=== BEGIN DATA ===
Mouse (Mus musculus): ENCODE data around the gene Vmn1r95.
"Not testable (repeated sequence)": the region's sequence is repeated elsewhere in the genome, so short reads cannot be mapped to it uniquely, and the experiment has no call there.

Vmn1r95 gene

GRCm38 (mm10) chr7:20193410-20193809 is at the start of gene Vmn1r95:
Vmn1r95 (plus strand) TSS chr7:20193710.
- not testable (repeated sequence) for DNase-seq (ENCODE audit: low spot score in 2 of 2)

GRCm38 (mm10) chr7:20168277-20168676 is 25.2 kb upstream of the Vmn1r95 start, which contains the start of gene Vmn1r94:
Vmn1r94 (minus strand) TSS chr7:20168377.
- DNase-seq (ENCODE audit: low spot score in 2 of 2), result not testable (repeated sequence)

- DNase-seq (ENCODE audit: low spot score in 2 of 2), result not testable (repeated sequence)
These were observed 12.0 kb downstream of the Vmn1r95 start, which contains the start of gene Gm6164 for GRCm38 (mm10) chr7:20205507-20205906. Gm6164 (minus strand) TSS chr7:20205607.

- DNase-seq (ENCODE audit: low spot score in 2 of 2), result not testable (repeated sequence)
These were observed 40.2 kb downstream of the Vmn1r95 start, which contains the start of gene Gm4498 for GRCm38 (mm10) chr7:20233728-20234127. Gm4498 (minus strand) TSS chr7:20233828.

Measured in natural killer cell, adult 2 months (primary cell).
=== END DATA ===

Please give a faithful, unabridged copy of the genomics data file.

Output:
Mouse (Mus musculus): ENCODE data around the gene Vmn1r95.
"Not testable (repeated sequence)": the region's sequence is repeated elsewhere in the genome, so short reads cannot be mapped to it uniquely, and the experiment has no call there.

Vmn1r95 gene

GRCm38 (mm10) chr7:20193410-20193809 is at the start of gene Vmn1r95:
Vmn1r95 (plus strand) TSS chr7:20193710.
- not testable (repeated sequence) for DNase-seq (ENCODE audit: low spot score in 2 of 2)

GRCm38 (mm10) chr7:20168277-20168676 is 25.2 kb upstream of the Vmn1r95 start, which contains the start of gene Vmn1r94:
Vmn1r94 (minus strand) TSS chr7:20168377.
- DNase-seq (ENCODE audit: low spot score in 2 of 2), result not testable (repeated sequence)

- DNase-seq (ENCODE audit: low spot score in 2 of 2), result not testable (repeated sequence)
These were observed 12.0 kb downstream of the Vmn1r95 start, which contains the start of gene Gm6164 for GRCm38 (mm10) chr7:20205507-20205906. Gm6164 (minus strand) TSS chr7:20205607.

- DNase-seq (ENCODE audit: low spot score in 2 of 2), result not testable (repeated sequence)
These were observed 40.2 kb downstream of the Vmn1r95 start, which contains the start of gene Gm4498 for GRCm38 (mm10) chr7:20233728-20234127. Gm4498 (minus strand) TSS chr7:20233828.

Measured in natural killer cell, adult 2 months (primary cell).